The New York Times' Scores

For 1,300 reviews, this publication has graded:
  • 44% higher than the average critic
  • 3% same as the average critic
  • 53% lower than the average critic
On average, this publication grades 4.8 points lower than other critics. (0-100 point scale)
Average TV Show review score: 60
Highest review score: 100 The Wire: Season 4
Lowest review score: 0 Notes from the Underbelly: Season 1
Score distribution:
  1. Mixed: 0 out of 600
  2. Negative: 0 out of 600
600 tv reviews
  1. Treat Williams has rarely looked as comfortable as he does in Everwood, a promising new drama full of wry touches that has its debut tonight on WB. Now if he would just get rid of that annoying teenage son!
  2. Clerk Terryn Buxton is the seemingly unsuspecting source of most of the show's laughs....He's also the avenue for the note of moral reproof that inevitably seeps into what is a mostly straightforward show.
  3. Sirens stands at the far end of a current spectrum in which jokes are considered too obvious and old-fashioned a way of getting laughs. Unfortunately, the show doesn’t replace them with funny circumstances or characters we care about.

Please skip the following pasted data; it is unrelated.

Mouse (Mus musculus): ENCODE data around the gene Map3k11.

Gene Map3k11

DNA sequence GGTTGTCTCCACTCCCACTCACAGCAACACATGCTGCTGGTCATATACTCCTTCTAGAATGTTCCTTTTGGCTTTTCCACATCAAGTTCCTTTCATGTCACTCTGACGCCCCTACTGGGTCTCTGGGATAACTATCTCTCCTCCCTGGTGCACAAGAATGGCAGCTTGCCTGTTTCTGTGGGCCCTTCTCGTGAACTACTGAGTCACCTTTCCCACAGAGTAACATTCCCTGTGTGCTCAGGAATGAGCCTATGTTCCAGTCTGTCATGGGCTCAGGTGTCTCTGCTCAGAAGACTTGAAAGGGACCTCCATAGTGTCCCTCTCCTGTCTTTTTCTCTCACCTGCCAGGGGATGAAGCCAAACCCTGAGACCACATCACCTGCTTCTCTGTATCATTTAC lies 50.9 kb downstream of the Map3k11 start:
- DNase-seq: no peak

4. The pilot was shot on location in southern Africa and is dazzlingly filmed; the cinematography alone stands out. But it’s the hero’s duality--he’s a good Samaritan with a flawed personality--that helps make The Philanthropist an unusual and exhilarating network series.
  5. A memorable horror show.
  6. If you’re old enough to remember “The Partridge Family” and young enough to remember it fondly--which means you’re in your mid-40s and can recite the Echo Valley phone number--then you might enjoy Tuesday night’s pilot episode of Ruby & the Rockits on ABC Family.
  7. Ms. Langton seems to be a good enough actress, but she doesn't have the lovable vulnerability that Ms. Bullock, at her post-"Speed" peak, brought to the movie role. And Ms. Langton doesn't exude the sexy spookiness of David Duchovny as Fox Mulder, the character who is clearly Angela's male counterpart. The show itself is inoffensive, if a little obvious, and could go either way.
  8. It is an arch comedy with a soft heart behind its scrim of fast-paced patter.
  9. Too often The Real L Word feels like sitting in a restaurant and hearing about some incredible specials that happen to be sold out. Anything genuinely interesting seems to have already taken place.